The measurement of cell viability and growth is essential to establish the biocompatibility of biomaterials. The MTT assay, a colorimetric assay is employed for measuring the cell viability, involving the reduction of MTT reagent, giving a purple color formazan product in the presence of viable cells. Thus, the absorbance of formazan product proportionally reflects the measure of viable cells. To analyze the biocompatibility of hoof keratin, MTT assay was carried out at different concentrations of keratin (μg/well). It showed good cell viability with reference to control (untreated) as depicted by Figure 6.

The figure shows the images of immature fibroblast cells. We can observe normal aggregation and formation of actin filaments in control (untreated), where cells were allowed to grow on polystyrene plate. When the concentration of keratin was increased from 10 to 25 μg/well, cell membranes are observed to be disctinct and internal boundaries are segregated. Even at concentration of 50 μg/well of keratin, normal cell attachement can be observed. From Figure 6, it is clear that hoof keratin is a biocompatible material and hence it can find wide-spread applications as one of the alternative materials for tissue engineering applications.

Figure 6
figure 6

Biocompatibility of the extracted hoof keratin (A) MTT assay using 3 T3 fibroblast cells and (B) the growth of fibroblasts cell shown in the optical micrographs for (i) Control cells- 3 T3-fibroblastic untreated cells with normal aggregation (ii) 10 μg/well treated cells showing syncytium formation (iii) 25 μg/well treated cells with distinct cell membranes eiv) 50 μg/well treated cells.


In this work we show that pure keratin biopolymer can be extracted from bovine hooves. Characterization of the hoof keratin suggests that, structurally, it belongs to the category of birds and reptiles keratins as it contains a mixture of α- helical and β-sheet structure. Hoof keratin possesses high thermal stability. MTT assay using fibroblast cells shows that the hoof keratin is a biocompatible material for promoting cellular attachment. Hoof keratin appears to be new and promising source of biomaterial for biomedical and tissue engineering applications.


  • Alsarra IA: Chitosan topical gel formulation in the management of burn wounds. Int J Biol Macromol 2009, 45(1):16-21. 10.1016/j.ijbiomac.2009.03.010

    Article  Google Scholar 

  • Aluigi A, Varesano A, Montarsolo A, Vineis C, Ferrero F, Mazzuchetti G, Tonin C: Electrospinning of keratin/poly (ethylene oxide) blend nanofibers. J Appl Polymer Sci 2007, 104(2):863-870. 10.1002/app.25623

    Article  Google Scholar 

  • Amiya T, Kajiwara K, Miyamoto T, Inagaki H: Conformational studies of the α-helical proteins from wool keratin by c.d. Intl J Biol Macromol 1982, 4(3):165-172. 10.1016/0141-8130(82)90047-2

    Article  Google Scholar 

  • Balaji S, Kumar R, Sripriya R, Kakkar P, Ramesh DV, Reddy PNK, Sehgal PK: Preparation and comparative characterization of keratin–chitosan and keratin–gelatin composite scaffolds for tissue engineering applications. Mater Sci Eng 2012, C 32(4):975-982.

    Article  Google Scholar 

  • Brandelli A: Bacterial keratinases: useful enzymes for bioprocessing agroindustrial wastes and beyond. Food Bioprocess Technol 2008, 1(2):105-116. doi:10.1007/s11947-007-0025-y 10.1007/s11947-007-0025-y

    Article  Google Scholar 

  • Chaudhari PN, Chincholkar SB, Chaudhari BL: Biodegradation of feather keratin with a PEGylated protease of Chryseobacterium gleum. Process Biochem 2013, 48(12):1952-1963. 10.1016/j.procbio.2013.09.011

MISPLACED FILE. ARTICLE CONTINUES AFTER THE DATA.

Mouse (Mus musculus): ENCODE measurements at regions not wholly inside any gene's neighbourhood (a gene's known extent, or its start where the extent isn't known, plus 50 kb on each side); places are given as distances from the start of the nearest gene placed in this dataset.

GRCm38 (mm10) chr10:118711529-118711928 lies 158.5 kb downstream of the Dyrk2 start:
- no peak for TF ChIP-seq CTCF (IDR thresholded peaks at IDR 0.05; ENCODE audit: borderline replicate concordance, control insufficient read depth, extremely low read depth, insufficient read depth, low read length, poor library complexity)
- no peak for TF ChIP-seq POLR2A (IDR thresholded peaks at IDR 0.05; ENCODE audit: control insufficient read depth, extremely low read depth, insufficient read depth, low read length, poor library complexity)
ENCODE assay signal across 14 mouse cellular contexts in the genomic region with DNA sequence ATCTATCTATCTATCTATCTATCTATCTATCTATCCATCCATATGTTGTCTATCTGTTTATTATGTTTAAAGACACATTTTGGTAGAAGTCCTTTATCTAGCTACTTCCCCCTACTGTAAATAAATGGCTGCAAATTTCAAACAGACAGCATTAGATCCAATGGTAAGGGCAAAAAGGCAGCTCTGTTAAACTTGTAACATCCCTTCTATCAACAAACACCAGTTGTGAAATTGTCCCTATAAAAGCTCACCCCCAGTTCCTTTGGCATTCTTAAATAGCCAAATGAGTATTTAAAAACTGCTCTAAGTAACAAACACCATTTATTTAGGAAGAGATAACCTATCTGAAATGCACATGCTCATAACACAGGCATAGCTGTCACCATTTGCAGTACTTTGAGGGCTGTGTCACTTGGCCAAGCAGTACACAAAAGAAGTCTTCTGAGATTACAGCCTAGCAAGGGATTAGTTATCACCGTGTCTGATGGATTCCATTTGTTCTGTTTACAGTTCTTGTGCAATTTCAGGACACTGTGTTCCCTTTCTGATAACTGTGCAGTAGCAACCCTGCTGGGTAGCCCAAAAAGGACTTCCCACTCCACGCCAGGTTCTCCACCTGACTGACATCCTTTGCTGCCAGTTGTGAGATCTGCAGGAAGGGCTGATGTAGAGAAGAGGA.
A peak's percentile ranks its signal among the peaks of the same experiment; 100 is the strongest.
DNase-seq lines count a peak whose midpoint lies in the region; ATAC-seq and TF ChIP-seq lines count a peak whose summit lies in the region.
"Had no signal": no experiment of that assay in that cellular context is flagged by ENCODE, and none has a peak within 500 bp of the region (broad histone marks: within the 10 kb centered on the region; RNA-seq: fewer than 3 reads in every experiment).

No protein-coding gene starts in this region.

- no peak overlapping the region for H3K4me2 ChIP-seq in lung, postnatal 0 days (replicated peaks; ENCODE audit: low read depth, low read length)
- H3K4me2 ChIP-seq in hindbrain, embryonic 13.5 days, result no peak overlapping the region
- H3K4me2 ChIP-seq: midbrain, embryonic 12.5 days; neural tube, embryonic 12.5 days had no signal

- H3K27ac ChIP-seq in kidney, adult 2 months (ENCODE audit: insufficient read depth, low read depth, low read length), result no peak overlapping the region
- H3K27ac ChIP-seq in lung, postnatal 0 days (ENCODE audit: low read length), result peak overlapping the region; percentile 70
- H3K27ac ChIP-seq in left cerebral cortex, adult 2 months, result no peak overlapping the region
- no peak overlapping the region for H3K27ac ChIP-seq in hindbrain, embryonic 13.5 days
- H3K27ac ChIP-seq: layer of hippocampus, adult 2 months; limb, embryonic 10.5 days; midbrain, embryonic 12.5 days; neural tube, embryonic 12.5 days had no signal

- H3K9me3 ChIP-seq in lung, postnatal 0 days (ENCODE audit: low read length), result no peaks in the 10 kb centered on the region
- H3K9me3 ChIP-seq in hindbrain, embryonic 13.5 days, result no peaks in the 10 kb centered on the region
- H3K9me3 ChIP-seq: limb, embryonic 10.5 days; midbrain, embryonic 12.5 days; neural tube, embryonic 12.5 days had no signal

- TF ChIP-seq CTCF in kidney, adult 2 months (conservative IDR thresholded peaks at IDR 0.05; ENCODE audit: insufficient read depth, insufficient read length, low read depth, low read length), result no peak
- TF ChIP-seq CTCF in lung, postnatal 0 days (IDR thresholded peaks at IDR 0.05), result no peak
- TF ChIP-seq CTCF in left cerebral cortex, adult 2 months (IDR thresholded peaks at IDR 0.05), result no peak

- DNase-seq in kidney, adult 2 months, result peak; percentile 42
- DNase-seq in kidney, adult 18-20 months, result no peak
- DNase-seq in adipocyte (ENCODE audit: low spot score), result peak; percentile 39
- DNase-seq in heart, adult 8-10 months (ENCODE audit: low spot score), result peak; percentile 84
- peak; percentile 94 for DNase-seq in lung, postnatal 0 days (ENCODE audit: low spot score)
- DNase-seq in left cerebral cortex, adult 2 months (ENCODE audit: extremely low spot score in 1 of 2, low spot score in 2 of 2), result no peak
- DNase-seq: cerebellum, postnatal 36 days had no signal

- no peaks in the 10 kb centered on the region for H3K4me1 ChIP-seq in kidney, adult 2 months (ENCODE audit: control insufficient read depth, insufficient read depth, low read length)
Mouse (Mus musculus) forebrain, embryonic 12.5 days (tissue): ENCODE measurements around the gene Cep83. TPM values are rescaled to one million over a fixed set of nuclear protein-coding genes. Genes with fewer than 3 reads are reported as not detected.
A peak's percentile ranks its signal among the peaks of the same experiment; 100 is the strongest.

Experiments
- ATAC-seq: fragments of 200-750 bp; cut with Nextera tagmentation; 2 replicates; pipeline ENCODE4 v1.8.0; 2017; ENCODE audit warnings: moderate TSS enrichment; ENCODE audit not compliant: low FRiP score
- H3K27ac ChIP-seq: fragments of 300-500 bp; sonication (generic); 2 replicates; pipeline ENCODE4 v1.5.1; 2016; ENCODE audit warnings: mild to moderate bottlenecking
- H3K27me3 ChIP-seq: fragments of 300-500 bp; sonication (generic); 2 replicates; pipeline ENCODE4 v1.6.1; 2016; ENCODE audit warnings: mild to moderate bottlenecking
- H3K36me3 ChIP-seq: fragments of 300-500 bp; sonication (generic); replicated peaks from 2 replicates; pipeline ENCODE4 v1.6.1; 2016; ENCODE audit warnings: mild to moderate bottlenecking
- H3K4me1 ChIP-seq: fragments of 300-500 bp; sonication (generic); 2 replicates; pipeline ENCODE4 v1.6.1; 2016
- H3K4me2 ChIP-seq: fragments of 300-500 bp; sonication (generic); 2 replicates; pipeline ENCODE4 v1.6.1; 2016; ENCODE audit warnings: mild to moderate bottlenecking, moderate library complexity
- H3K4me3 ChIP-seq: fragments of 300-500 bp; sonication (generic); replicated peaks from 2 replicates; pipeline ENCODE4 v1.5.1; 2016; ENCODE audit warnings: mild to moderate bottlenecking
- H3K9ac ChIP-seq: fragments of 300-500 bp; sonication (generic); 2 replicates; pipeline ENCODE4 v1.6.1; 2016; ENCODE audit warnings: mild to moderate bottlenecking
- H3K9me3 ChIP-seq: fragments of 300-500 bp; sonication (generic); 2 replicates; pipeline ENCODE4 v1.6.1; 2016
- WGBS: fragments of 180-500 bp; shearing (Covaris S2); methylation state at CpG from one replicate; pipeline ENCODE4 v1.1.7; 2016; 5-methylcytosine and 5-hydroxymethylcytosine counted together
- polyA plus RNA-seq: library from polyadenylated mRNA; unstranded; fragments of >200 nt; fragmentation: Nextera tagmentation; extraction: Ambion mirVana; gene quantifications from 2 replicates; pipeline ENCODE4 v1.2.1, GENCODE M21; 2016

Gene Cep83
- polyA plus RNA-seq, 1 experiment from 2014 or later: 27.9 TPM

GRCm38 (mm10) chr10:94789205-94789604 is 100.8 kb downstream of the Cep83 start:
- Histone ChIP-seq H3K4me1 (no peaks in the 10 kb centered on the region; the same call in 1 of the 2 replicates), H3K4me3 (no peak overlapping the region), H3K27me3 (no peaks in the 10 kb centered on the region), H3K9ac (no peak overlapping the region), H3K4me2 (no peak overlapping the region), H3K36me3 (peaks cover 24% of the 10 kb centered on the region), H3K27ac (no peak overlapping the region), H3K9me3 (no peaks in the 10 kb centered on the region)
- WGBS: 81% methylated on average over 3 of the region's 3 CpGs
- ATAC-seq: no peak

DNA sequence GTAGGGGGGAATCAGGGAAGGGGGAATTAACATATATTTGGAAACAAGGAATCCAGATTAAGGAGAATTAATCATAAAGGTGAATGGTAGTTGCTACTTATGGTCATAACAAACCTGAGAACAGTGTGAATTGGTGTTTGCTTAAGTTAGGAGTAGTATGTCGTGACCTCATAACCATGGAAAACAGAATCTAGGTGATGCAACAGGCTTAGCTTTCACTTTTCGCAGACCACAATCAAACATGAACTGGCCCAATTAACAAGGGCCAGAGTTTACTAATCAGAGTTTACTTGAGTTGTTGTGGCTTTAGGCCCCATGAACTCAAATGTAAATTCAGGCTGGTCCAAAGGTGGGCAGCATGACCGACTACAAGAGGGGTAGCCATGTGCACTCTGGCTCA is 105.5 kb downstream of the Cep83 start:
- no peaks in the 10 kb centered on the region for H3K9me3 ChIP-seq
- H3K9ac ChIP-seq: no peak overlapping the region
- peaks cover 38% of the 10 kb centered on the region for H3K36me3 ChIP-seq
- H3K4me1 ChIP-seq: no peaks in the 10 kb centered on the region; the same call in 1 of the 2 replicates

Article  Google Scholar 

  • Coulombe PA, Bousquet O, Ma L, Yamada S, Wirtz D: The ‘ins’ and ‘outs’ of intermediate filament organization. Trends Cell Biol 2000, 10(10):420-428. 10.1016/S0962-8924(00)01828-6

    Article  Google Scholar 

  • Fang Z, Zhang J, Liu B, Du G, Chen J: Biodegradation of wool waste and keratinase production in scale-up fermenter with different strategies by Stenotrophomonas maltophilia BBE11-1. Bioresour Technol 2013, 140: 286-291.

    Article  Google Scholar 

  • Feughelman M: Natural protein fibers. J Appl Polymer Sci 2002, 83(3):489-507. doi:10.1002/app.2255 10.1002/app.2255

    Article  Google Scholar 

  • Feughelmann M: Keratin. Encyclopedia of Polymer Science and Engineering. Wiley, New York; 1985.

    Google Scholar 

  • Fraser RDB, Parry DAD: The molecular structure of reptilian keratin. Int J Biol Macromol 1996, 19(3):207-211. -4 10.1016/0141-8130(96)01129-4

    Article  Google Scholar 

  • Fraser RD, MacRae TP, Parry DA, Suzuki E: Intermediate filaments in alpha-keratins. Proceed Nat Acad Sci 1986, 83(5):1179-1183. 10.1073/pnas.83.5.1179

    Article  Google Scholar 

  • Goormaghtigh E, Ruysschaert J-M, Raussens V: Evaluation of the information content in infrared spectra for protein secondary structure determination. Biophys J 2006, 90(8):2946-2957. 10.1529/biophysj.105.072017

    Article  Google Scholar 

  • Gupta P, Nayak KK: Characteristics of protein-based biopolymer and its application. Polymer Eng Sci 2014. doi:10.1002/pen.23928

    Google Scholar 

  • Hearle JWS: A critical review of the structural mechanics of wool and hair fibres. Int J Biol Macromol 2000, 27(2):123-138. -1 10.1016/S0141-8130(00)00116-1

    Article  Google Scholar 

  • Hill P, Brantley H, Van Dyke M: Some properties of keratin biomaterials: Kerateines. Biomaterials 2010, 31(4):585-593. 10.1016/j.biomaterials.2009.09.076

    Article  Google Scholar 

  • Iridag Y, Kazanci M: Preparation and characterization of Bombyx mori silk fibroin and wool keratin. J Appl Polymer Sci 2006, 100(5):4260-4264. 10.1002/app.23810

    Article  Google Scholar 

  • Jeong J-H, Lee OM, Jeon Y-D, Kim J-D, Lee N-R, Lee C-Y, Son H-J: Production of keratinolytic enzyme by a newly isolated feather-degrading Stenotrophomonas maltophilia that produces plant growth-promoting activity. Process Biochem 2010, 45(10):1738-1745. 10.1016/j.procbio.2010.07.020

    Article  Google Scholar 

  • Kelly SM, Jess TJ, Price NC: How to study proteins by circular dichroism. Biochimica et Biophysica Acta (BBA) Proteins Proteomics 2005, 1751(2):119-139. 10.1016/j.bbapap.2005.06.005